A few months ago; I bit the bullet and got myself a Techshop.ws membership for the Austin/RoundRock location. While not cheap; I expect to make good use of the money spent.
For those that don’t know what Techshop is… in short it’s a “gym-membership” type of place which has over $500k in high tech machinery which the hobbyist can use once they’ve taken the required safety courses. Austin has a Waterjet, 2 shop bot CNC machines, mills, laser cutters, cnc sewing machines, tig/mig/welders, sand and powdercoating , etc.
My first course was Shopbot CNC … Last month I completed Waterjet.
This means I’m now able to use either of these machines.
For the last couple of years; I’ve been wanting to do my own pinball table. Those that know me… will already know the subject matter in question.
About two months ago; I settled on a plan.
Create a Star Trek: Mirror Universe pinball table.
The plan; Scan in a 1979 Bally Star Trek pinball table. Mirror it. And customize it for the mirror universe.
After: (click the picture to get a larger higher rez on flickr)
Yeap; that’s right… the shooter lane will be on the left side (evil grin) and will have a negative feel. What has been done:
Re-colored the playfield; fixed worn areas (in computer). Then flipped the playfield.
“vectorized” nearly all aspects of the PF.
removed “reversed” text and replaced with Star Trek: series font.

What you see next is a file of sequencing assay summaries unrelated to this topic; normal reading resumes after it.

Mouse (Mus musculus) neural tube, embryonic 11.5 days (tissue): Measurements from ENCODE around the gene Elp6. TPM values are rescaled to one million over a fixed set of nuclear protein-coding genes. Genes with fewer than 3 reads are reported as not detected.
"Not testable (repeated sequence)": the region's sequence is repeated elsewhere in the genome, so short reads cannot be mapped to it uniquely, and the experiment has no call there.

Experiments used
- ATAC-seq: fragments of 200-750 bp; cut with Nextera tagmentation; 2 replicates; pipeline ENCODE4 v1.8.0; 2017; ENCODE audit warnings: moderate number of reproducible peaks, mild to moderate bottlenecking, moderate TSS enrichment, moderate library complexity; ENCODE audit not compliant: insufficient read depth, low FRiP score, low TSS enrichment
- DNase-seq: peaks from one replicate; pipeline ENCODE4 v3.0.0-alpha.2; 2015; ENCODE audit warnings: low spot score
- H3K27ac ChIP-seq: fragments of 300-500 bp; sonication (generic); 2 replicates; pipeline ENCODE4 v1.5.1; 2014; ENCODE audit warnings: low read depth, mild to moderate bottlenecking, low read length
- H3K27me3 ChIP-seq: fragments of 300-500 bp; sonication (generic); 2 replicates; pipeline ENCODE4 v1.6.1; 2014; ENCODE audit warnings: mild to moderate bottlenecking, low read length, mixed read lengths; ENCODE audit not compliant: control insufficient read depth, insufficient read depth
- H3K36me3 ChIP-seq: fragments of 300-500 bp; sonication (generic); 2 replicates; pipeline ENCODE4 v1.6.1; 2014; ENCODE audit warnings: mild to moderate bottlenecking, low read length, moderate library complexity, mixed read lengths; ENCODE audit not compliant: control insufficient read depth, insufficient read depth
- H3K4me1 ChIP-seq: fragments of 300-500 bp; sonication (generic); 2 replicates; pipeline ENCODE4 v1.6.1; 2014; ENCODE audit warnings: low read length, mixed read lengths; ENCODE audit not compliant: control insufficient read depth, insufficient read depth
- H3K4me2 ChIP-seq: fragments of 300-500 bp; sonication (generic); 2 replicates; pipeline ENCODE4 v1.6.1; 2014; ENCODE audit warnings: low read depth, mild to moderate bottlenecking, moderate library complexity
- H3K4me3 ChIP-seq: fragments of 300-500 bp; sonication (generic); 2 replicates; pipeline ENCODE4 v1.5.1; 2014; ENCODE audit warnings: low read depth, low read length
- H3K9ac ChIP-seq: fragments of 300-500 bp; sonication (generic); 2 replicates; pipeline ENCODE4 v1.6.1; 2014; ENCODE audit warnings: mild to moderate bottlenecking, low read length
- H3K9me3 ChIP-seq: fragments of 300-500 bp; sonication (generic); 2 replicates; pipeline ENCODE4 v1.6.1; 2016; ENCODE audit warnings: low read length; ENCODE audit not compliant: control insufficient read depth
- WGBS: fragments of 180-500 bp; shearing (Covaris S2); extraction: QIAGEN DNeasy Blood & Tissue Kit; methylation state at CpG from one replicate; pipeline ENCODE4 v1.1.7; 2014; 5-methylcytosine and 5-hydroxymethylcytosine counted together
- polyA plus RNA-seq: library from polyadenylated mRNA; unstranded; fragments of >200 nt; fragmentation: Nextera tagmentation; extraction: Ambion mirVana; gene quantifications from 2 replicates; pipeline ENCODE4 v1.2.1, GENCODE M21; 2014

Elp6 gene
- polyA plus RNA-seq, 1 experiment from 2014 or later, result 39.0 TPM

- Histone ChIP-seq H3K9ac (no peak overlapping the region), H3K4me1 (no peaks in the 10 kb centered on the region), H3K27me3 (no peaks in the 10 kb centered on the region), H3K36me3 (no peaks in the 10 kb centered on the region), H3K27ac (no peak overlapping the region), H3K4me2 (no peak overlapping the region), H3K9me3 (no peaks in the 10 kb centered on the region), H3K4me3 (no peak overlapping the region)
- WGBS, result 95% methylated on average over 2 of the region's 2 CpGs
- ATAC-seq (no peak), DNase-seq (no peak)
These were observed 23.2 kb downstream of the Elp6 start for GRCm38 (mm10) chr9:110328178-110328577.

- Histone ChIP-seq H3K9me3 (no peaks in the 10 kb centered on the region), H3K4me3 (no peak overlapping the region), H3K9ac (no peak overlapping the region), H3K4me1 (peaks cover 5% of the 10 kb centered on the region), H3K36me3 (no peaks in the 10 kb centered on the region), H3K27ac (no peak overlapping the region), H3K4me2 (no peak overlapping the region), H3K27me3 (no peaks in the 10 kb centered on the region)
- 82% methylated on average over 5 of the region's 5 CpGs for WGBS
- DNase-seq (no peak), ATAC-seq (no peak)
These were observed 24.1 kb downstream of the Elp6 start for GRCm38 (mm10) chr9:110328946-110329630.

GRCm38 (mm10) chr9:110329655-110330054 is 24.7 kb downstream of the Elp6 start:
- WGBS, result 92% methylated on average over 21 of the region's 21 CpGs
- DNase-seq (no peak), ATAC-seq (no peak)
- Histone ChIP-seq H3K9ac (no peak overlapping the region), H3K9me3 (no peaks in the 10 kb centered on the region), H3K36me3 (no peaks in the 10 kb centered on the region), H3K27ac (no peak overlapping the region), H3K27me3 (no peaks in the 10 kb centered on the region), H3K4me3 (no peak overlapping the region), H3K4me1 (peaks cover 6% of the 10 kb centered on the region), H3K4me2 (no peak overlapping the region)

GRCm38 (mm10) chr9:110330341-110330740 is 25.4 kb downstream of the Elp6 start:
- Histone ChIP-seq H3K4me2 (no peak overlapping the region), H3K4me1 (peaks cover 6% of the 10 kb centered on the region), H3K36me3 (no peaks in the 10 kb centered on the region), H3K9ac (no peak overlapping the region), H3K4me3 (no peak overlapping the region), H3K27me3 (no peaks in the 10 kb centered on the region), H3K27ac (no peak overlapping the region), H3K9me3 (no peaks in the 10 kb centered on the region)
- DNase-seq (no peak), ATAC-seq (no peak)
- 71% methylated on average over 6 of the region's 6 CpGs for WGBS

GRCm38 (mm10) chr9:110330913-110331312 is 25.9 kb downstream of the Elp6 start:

USS becomes I.S.S. Enterprise.
Space Station K0 becomes Battle Station K0
Transporting people become their “mirrored universe” counterparts complete with sashes and skin.
Spelling “bally” becomes “Terra” (Terra meaning Earth. Short for “Terran Empire”; the mirror universe’s “federation”)
Removed same player shoots again language; opting for “shoot again” text over insert.
Drop Target Special becomes Terran Empire logo.
colorized planet with purple glow like the re-mastered series from cbs. Not sure I like it… may go back to original look.
You’ll note that I’ve removed all the switch lanes from the design. The plan is to design a set of hall effect pcbs which replicate functionality without slots in the PF.
I also did the inital CAD work on getting a CNC-ready Playfield.
My next step is to see if I can source some inserts from Pinball Resource. I’ll need to do this before I commit to keeping the same sized inserts as on the original.
I’m curious how Kevin O’Connor would have approached a project like this.
I’ve also been in touch with Kevin at www.tavco.net ; unfortunately – the printer purchased by the Austin / RoundRock Techshop is only 24in wide… and the 4mil pressure sensitive adhesive film I wanted to use only comes in 36inch widths. The only material that comes in 24inch is a non-adhesive roll; meaning I’d have to find some kind of adhesive to attach the graphics to the PF.
Kevin did put me in contact with a local printing company: http://www.aclaustin.com/
whom may have a large format printer which can print directly to the Playfield; which should make it easier to create as I won’t have to “register” and “line up” the graphics to the inserts/table.